put it into words. It was kind of surreal,
but at the same time, it was amazing. Every goal they scored,
every block they made, it was, like, “Oh, my God!” – One, two, three…
– USA! And the first swim-off
of the final, it’s the Italians
in the blue caps, USA in the white. Brilliant save from
point-blank range. You’d have almost put money
on the Italians scoring a goal there,
but she’s made a stunning save. And they can’t find a way
past her. She’s having a stunning game
in goal for the USA. And they’re turning into one of
the most successful teams in, I reckon, history, you would say. You look at Johnson right now,
she’s glowing. She’s in her moment. This is
probably one of the greatest moments of performance
that she will enjoy. A gold medal performance
by the USA! Gold in Rio. USA! As I was stepping
on that podium, it was a kind of
indescribable moment. Ashleigh Johnson. Going to celebrate
our gold medal was an incredible experience. It was just amazing. (ASHLEIGH WAS NAMED THE TOP
PERCENTAGE OF 64.5%) My role on this Olympic team was a very important step
in my mission to be a role model
for young black girls and other people who
want to play this sport. She’s doing things that
the sport of water polo, specifically women’s water
polo, has never seen before. We haven’t had that many
African-Americans in our sport and the more that they can
see someone like Ashleigh do what she can do, the more that we can get
more African-Americans involved in our sport. Going to the White House
to celebrate our gold medal was an incredible experience. It was really cool
to meet President Obama. He and Michelle Obama
were so genuine and so warm. It was just amazing. This sport needs role models. And it needs them
in different communities and people that have
different backgrounds. Ashleigh saw it first-hand in
the lead-up to the Rio games. She would travel
to different countries, different states
around America, and have boys and girls
of colour come up to her and tell her, “I’m keeping an
eye on you. I’m watching you, “Number 13, cos you inspire me
and you let me know that “the road you’re taking
is one I can also travel.” And now people
in different communities, that water polo hadn’t
reached in the past, can look at someone
like Ashleigh Johnson and say, “I can do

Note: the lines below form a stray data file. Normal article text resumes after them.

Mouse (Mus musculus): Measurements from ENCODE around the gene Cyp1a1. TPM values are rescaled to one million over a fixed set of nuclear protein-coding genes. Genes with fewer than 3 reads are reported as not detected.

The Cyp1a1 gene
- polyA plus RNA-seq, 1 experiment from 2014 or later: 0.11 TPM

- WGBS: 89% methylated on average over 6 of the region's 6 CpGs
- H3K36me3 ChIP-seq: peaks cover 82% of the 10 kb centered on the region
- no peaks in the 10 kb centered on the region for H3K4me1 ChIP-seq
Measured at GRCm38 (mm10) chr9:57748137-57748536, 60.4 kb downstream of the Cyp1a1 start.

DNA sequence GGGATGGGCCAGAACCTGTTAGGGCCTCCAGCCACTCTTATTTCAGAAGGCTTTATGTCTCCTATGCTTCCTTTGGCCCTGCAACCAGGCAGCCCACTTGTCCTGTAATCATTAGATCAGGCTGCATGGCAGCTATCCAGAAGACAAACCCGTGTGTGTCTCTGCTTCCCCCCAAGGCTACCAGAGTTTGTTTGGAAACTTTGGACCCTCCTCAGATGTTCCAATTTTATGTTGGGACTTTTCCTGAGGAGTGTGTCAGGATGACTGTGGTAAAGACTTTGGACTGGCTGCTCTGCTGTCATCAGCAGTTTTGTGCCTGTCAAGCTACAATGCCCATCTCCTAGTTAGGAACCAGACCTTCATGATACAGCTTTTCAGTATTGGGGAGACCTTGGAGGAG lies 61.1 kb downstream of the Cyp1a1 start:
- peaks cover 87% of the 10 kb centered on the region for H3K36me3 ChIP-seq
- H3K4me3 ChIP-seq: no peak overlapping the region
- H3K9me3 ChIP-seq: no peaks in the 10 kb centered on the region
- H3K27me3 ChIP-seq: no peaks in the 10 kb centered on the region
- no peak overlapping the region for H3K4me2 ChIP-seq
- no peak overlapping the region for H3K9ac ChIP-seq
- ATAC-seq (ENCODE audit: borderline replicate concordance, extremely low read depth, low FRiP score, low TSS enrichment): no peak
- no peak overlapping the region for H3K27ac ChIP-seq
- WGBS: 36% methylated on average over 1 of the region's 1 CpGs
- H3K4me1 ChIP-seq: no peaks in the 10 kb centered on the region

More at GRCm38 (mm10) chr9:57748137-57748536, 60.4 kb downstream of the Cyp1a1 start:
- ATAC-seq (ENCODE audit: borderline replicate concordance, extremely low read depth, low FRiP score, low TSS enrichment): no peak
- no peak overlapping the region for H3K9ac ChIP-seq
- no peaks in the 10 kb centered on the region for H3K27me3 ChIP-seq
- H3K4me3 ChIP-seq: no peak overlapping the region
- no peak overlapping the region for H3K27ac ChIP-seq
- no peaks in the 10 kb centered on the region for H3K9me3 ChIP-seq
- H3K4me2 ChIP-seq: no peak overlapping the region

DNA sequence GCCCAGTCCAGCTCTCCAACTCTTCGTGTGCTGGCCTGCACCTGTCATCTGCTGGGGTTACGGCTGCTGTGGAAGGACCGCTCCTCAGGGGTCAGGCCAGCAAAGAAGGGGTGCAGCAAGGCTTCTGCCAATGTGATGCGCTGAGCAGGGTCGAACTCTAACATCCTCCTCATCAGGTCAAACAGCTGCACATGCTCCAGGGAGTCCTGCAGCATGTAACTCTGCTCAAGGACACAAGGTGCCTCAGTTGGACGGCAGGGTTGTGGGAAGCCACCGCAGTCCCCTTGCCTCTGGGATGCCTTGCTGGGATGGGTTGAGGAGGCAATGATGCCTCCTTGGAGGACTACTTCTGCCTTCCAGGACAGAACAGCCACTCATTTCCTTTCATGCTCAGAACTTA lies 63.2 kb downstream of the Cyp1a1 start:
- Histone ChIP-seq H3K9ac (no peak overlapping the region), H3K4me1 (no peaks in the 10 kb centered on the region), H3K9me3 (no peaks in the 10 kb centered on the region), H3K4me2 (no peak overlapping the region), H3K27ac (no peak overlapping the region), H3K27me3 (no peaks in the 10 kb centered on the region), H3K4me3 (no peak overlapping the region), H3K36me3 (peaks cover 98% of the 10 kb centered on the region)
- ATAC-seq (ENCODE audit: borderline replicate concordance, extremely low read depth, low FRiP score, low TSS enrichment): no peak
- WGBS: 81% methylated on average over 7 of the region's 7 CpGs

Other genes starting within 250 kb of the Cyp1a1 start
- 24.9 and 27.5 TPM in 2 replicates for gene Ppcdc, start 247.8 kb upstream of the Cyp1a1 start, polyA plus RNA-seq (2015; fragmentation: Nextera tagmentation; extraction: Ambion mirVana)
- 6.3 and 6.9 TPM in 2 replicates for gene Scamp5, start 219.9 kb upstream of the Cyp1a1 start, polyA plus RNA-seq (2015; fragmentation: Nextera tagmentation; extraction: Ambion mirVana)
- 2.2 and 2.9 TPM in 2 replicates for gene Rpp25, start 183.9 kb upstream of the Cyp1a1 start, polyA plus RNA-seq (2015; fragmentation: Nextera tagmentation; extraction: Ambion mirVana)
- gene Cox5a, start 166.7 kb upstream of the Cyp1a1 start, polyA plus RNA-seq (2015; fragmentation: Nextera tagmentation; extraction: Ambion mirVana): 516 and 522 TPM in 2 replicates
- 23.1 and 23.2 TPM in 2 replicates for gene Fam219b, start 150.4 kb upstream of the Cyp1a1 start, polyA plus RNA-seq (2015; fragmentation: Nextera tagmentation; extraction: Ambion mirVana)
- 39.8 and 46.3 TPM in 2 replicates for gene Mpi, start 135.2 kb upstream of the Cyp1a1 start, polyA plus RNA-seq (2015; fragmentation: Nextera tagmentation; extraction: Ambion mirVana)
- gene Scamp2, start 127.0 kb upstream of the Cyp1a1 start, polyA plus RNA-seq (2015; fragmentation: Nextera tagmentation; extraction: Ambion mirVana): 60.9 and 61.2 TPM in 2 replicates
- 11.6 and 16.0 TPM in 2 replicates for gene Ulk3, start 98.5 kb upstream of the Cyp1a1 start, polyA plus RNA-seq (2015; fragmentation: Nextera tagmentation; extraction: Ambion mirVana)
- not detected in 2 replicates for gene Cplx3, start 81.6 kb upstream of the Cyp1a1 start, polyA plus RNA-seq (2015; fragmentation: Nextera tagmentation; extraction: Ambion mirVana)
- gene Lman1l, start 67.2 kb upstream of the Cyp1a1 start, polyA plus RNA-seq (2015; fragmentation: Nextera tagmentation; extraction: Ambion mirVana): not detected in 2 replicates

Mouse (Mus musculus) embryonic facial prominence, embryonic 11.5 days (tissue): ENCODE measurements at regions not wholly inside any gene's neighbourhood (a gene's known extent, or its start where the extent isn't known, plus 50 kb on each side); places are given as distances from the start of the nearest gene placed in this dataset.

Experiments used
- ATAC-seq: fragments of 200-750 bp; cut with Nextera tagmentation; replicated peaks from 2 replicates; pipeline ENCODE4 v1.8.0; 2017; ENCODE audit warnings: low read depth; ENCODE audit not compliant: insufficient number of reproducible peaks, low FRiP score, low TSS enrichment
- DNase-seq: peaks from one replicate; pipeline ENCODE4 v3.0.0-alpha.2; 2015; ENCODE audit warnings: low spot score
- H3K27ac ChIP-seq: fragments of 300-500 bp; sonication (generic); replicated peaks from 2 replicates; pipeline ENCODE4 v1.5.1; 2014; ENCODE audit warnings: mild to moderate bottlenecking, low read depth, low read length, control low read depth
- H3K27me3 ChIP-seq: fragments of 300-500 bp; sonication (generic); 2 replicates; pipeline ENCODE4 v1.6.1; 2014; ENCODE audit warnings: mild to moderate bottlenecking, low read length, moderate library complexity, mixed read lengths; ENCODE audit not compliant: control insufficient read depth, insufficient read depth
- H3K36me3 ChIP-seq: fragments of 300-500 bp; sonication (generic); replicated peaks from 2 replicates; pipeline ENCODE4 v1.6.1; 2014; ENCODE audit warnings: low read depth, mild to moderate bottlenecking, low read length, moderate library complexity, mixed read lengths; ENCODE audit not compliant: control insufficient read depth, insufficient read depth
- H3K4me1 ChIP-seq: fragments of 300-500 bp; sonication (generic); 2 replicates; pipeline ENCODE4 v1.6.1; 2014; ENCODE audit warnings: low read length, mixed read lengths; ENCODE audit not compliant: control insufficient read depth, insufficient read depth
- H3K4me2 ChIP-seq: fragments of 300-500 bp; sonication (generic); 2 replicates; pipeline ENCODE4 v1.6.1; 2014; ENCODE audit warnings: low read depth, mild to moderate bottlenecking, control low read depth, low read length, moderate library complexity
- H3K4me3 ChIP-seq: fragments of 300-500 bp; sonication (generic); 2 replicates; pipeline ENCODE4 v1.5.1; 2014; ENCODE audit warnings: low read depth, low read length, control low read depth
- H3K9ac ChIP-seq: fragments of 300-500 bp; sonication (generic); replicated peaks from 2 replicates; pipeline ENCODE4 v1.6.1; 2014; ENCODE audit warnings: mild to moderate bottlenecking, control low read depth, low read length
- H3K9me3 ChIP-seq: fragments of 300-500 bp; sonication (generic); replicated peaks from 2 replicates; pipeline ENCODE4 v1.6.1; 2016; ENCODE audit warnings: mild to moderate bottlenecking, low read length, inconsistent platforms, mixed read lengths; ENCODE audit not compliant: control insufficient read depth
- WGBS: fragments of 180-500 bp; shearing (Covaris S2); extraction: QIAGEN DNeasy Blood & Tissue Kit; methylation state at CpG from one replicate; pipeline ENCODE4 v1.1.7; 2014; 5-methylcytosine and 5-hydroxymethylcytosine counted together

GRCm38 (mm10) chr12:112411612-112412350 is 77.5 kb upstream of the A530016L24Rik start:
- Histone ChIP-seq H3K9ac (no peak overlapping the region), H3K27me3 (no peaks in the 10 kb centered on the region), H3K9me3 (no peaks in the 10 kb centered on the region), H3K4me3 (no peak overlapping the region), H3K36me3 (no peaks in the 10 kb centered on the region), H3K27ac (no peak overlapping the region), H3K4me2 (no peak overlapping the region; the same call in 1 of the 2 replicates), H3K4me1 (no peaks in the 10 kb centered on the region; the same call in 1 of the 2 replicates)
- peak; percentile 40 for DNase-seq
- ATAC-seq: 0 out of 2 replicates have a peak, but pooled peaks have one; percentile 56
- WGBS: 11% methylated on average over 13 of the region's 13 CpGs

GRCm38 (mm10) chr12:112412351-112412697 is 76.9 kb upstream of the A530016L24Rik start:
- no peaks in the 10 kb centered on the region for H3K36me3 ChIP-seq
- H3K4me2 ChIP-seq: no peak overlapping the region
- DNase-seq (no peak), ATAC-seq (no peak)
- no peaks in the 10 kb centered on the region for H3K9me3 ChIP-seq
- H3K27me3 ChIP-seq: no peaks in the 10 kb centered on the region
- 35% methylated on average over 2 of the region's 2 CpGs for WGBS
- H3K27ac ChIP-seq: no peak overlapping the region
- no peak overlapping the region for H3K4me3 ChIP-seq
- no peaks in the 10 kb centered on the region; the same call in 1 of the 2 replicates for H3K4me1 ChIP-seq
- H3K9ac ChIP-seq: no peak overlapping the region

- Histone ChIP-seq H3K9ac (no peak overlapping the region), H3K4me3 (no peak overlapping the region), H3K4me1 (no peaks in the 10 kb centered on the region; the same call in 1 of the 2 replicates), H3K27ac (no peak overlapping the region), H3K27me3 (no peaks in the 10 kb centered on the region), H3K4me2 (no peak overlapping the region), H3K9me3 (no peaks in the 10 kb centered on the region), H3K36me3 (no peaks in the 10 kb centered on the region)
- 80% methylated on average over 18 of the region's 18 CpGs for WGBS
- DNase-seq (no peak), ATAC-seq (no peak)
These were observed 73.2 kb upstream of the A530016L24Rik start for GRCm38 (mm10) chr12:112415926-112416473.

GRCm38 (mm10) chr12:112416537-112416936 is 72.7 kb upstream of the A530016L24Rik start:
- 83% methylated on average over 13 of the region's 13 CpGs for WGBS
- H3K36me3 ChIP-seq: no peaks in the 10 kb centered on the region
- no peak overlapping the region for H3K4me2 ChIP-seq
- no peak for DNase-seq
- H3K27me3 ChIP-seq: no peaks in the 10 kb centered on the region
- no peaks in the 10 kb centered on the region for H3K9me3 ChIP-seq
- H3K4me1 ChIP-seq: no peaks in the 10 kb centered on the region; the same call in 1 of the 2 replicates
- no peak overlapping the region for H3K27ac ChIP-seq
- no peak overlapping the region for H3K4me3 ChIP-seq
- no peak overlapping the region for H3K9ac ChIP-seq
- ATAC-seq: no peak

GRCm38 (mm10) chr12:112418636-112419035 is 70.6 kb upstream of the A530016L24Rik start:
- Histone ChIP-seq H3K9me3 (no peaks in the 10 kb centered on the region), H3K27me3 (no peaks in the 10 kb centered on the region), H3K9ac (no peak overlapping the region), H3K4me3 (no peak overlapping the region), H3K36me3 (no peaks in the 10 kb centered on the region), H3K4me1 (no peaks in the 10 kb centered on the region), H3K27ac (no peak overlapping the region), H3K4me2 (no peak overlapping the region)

that same exact thing.” My senior thesis is looking
at how people of colour are perceived in spaces
where diversity is a goal. I think that’s really important
as an athlete and as a person. It’s just an amazing
opportunity for me and I want to push
that opportunity to get everything that
I can out of it. Being an ambassador
for young black girls and being able to be
a role model and step up and be a representation of what black people
could be in this sport, what people of colour
could be in swimming. I want to represent
the people who look up to me. It’s just an amazing
opportunity for me and an incredible experience. USA! USA! USA! USA! USA!

About the Author: Garret Beatty


  1. "Great Challenge Ladies"
    Great Thinking Always Leads"""Keep The Good Work""""Thanks""Great History Always Leads""♥️♥️♥️ Good Health And Good Heart Always Works…. Good 2018""""👣👣👣👣👣

  2. There isn't stereotypes associated with skin color, longer reach in swimming in ball sports is what you need. For the most part people who have longer limbs where they're needed would be successful in that sport. Most black people just don't like certain things.

  3. I don't know too much about GK save percentage in water polo, but can somebody tell me if 64% that she recorded was a great record?? Thanks!

  4. Ultimately here, everyone just becomes an American. Hopefully over time the prefixes people are using of late will fade away, and American will be the only description. Get here, work hard, be a good person.